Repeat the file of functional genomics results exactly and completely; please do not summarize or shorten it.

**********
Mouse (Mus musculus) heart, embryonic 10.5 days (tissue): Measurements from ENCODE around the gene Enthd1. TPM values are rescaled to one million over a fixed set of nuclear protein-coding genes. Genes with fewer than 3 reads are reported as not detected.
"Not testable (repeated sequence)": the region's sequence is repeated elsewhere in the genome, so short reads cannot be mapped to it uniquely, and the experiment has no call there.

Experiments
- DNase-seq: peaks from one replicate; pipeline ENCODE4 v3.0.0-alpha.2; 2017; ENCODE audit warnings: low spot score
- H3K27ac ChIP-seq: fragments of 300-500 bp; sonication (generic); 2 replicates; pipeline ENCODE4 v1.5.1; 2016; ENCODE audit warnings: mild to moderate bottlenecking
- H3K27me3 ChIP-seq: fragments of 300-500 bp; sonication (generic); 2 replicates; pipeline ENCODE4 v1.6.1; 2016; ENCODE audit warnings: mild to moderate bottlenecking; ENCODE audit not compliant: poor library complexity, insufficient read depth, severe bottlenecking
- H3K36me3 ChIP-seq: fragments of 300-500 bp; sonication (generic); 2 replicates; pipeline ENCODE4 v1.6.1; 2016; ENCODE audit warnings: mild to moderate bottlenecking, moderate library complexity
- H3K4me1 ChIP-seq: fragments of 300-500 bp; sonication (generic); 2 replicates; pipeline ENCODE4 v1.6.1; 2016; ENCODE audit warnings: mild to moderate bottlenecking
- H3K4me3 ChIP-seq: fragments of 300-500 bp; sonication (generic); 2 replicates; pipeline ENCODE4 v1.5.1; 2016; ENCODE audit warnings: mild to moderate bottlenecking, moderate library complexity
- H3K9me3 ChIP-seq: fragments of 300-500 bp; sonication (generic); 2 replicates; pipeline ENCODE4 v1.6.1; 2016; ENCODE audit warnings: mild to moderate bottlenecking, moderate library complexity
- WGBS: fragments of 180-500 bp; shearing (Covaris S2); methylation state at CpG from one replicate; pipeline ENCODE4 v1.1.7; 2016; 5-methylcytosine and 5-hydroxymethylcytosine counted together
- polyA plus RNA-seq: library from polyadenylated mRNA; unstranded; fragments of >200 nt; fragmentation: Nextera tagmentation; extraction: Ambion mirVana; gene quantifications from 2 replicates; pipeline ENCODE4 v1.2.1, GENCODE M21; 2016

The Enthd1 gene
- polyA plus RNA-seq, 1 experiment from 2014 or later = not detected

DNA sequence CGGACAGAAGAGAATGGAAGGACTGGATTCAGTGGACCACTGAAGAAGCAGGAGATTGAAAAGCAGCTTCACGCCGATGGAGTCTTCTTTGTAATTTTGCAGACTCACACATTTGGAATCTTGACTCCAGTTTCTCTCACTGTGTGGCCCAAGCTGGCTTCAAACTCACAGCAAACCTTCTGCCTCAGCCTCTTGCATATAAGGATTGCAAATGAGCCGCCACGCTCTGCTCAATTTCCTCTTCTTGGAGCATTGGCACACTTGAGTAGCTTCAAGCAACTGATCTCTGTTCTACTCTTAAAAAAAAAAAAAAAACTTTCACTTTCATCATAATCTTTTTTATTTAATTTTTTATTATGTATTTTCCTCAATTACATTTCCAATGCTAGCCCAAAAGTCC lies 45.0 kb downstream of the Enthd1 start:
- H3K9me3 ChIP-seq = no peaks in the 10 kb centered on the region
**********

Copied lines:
Mouse (Mus musculus) heart, embryonic 10.5 days (tissue): Measurements from ENCODE around the gene Enthd1. TPM values are rescaled to one million over a fixed set of nuclear protein-coding genes. Genes with fewer than 3 reads are reported as not detected.
"Not testable (repeated sequence)": the region's sequence is repeated elsewhere in the genome, so short reads cannot be mapped to it uniquely, and the experiment has no call there.

Experiments
- DNase-seq: peaks from one replicate; pipeline ENCODE4 v3.0.0-alpha.2; 2017; ENCODE audit warnings: low spot score
- H3K27ac ChIP-seq: fragments of 300-500 bp; sonication (generic); 2 replicates; pipeline ENCODE4 v1.5.1; 2016; ENCODE audit warnings: mild to moderate bottlenecking
- H3K27me3 ChIP-seq: fragments of 300-500 bp; sonication (generic); 2 replicates; pipeline ENCODE4 v1.6.1; 2016; ENCODE audit warnings: mild to moderate bottlenecking; ENCODE audit not compliant: poor library complexity, insufficient read depth, severe bottlenecking
- H3K36me3 ChIP-seq: fragments of 300-500 bp; sonication (generic); 2 replicates; pipeline ENCODE4 v1.6.1; 2016; ENCODE audit warnings: mild to moderate bottlenecking, moderate library complexity
- H3K4me1 ChIP-seq: fragments of 300-500 bp; sonication (generic); 2 replicates; pipeline ENCODE4 v1.6.1; 2016; ENCODE audit warnings: mild to moderate bottlenecking
- H3K4me3 ChIP-seq: fragments of 300-500 bp; sonication (generic); 2 replicates; pipeline ENCODE4 v1.5.1; 2016; ENCODE audit warnings: mild to moderate bottlenecking, moderate library complexity
- H3K9me3 ChIP-seq: fragments of 300-500 bp; sonication (generic); 2 replicates; pipeline ENCODE4 v1.6.1; 2016; ENCODE audit warnings: mild to moderate bottlenecking, moderate library complexity
- WGBS: fragments of 180-500 bp; shearing (Covaris S2); methylation state at CpG from one replicate; pipeline ENCODE4 v1.1.7; 2016; 5-methylcytosine and 5-hydroxymethylcytosine counted together
- polyA plus RNA-seq: library from polyadenylated mRNA; unstranded; fragments of >200 nt; fragmentation: Nextera tagmentation; extraction: Ambion mirVana; gene quantifications from 2 replicates; pipeline ENCODE4 v1.2.1, GENCODE M21; 2016

The Enthd1 gene
- polyA plus RNA-seq, 1 experiment from 2014 or later = not detected

DNA sequence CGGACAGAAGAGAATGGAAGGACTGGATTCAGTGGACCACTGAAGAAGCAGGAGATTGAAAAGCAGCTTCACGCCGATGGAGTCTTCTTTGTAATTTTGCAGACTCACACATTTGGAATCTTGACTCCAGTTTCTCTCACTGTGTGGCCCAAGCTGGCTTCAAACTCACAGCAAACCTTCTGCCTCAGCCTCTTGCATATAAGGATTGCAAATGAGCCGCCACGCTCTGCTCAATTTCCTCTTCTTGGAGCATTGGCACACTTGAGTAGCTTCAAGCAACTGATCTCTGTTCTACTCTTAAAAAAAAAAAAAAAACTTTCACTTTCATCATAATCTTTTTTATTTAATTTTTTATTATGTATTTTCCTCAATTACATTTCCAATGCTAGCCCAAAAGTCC lies 45.0 kb downstream of the Enthd1 start:
- H3K9me3 ChIP-seq = no peaks in the 10 kb centered on the region